• Heatwaves can become more frequent and intense, posing risks to public health, especially for elderly and vulnerable populations. Heat-related illnesses and increased energy demand for cooling can strain healthcare systems and energy infrastructure.

How to deal with global warming

Dealing with the effects of global warming requires a combination of strategies at various levels, including individual, community, national, and global efforts. Here are some key approaches to cope with climate change:

  • Mitigation:
    • Transition to renewable energy sources: Shifting away from fossil fuels and increasing the share of renewable energy in the energy mix can significantly reduce greenhouse gas emissions.
    • Energy efficiency: Implementing energy-efficient technologies and practices can reduce energy consumption and lower emissions.
    • Sustainable transportation: Encouraging public transportation, electric vehicles, and active modes of transport like cycling and walking can help reduce carbon emissions from the transportation sector.
    • Land-use and forest conservation: Protecting and restoring forests, implementing sustainable agricultural practices, and preserving natural ecosystems can contribute to carbon sequestration and biodiversity conservation.
  • Adaptation:
    • Enhancing infrastructure resilience: Designing and upgrading infrastructure to withstand climate-related risks, such as floods, storms, and heatwaves.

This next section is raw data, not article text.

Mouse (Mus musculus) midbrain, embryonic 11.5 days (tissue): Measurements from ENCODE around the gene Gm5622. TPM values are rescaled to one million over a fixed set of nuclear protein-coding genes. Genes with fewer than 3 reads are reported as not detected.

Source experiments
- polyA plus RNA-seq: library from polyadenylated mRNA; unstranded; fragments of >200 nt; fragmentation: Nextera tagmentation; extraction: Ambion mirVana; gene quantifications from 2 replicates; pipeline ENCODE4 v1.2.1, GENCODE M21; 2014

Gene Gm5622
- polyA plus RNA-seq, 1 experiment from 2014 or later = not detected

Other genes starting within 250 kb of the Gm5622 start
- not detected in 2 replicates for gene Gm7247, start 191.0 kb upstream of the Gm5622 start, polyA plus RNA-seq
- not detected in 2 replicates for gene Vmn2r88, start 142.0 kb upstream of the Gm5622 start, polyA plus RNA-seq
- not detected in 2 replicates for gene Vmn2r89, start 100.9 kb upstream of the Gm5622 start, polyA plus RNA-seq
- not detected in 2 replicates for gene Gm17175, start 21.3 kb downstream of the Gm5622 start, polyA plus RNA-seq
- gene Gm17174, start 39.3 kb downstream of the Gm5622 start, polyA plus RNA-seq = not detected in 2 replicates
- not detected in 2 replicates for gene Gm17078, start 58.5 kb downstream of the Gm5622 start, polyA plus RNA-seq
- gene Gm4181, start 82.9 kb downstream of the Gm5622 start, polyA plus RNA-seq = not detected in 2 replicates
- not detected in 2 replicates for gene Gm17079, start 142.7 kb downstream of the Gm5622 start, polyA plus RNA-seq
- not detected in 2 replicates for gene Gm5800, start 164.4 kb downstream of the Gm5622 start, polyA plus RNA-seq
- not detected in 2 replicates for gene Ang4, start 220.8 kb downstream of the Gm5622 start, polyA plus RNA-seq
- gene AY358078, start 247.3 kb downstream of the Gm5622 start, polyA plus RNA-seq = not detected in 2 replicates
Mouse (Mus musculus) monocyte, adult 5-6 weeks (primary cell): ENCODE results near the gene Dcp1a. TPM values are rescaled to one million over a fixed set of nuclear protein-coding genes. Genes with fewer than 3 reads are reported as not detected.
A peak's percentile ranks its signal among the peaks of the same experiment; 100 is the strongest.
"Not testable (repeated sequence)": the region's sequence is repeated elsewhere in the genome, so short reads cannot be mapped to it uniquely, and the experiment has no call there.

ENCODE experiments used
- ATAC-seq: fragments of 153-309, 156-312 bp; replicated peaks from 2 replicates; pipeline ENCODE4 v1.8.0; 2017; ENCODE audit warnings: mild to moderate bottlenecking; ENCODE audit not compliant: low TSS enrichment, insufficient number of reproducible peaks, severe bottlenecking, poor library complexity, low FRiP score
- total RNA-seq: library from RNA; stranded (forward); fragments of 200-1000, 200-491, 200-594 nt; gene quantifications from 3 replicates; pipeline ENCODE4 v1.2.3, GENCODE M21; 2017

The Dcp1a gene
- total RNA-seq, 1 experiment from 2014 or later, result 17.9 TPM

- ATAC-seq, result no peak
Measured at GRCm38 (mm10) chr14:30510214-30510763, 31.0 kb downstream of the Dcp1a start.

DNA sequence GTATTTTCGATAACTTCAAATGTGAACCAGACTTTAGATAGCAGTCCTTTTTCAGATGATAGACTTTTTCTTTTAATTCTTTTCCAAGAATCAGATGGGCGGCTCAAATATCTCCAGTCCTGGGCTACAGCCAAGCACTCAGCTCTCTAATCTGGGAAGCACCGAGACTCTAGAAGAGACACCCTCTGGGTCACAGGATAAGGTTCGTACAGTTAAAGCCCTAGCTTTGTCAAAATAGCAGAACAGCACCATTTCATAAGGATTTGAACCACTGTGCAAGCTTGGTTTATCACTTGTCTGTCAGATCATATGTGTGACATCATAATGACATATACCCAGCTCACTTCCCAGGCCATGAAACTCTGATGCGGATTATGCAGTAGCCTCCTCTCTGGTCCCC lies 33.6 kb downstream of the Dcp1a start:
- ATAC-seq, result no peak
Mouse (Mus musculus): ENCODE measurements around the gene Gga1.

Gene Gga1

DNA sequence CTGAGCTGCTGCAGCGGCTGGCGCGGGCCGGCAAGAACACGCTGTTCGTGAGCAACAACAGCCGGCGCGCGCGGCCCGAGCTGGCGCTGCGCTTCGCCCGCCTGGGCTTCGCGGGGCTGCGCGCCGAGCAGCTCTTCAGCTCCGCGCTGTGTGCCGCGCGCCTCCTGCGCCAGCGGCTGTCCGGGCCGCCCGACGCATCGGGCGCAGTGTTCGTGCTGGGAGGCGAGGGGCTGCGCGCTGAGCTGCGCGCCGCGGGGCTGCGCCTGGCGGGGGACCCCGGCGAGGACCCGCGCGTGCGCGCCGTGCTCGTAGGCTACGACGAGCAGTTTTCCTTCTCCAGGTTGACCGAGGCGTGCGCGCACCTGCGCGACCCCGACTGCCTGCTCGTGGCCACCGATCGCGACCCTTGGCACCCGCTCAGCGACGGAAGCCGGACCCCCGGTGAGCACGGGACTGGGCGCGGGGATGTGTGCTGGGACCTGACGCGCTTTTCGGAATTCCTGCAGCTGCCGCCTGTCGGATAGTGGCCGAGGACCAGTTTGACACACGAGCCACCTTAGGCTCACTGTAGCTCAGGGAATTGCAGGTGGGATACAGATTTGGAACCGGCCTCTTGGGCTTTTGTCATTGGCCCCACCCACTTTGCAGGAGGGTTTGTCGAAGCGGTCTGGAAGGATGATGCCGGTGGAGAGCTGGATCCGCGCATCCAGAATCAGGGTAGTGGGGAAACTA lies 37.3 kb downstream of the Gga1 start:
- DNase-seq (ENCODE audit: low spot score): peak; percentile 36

• Water management: Developing water conservation measures, improving water-use efficiency, and implementing strategies to address water scarcity.
    • Building codes and standards: Incorporating climate resilience measures into building codes and regulations to ensure infrastructure can withstand climate impacts.
    • Climate-informed agriculture: Promoting climate-smart agricultural practices, diversifying crops, and investing in drought-tolerant and flood-resistant varieties.
    • Early warning systems and emergency preparedness: Developing robust early warning systems for extreme weather events and improving emergency response capabilities to minimize loss of life and property.
  • International cooperation:
    • Strengthening global climate agreements: Encouraging countries to fulfill their commitments under international climate agreements, such as the Paris Agreement, and enhancing collaboration on climate action.
    • Technology transfer and capacity building: Supporting developing countries in accessing climate-friendly technologies, building local capacity, and implementing climate change mitigation and adaptation measures.
    • Financial support: Mobilizing financial resources to support climate change mitigation and adaptation efforts, particularly in developing countries that may have limited resources.
  • Education and awareness:
    • Raising awareness: Increasing public understanding of climate change, its impacts, and the importance of individual and collective action.
    • Education and research: Promoting climate change education at all levels and supporting research to develop innovative solutions and technologies.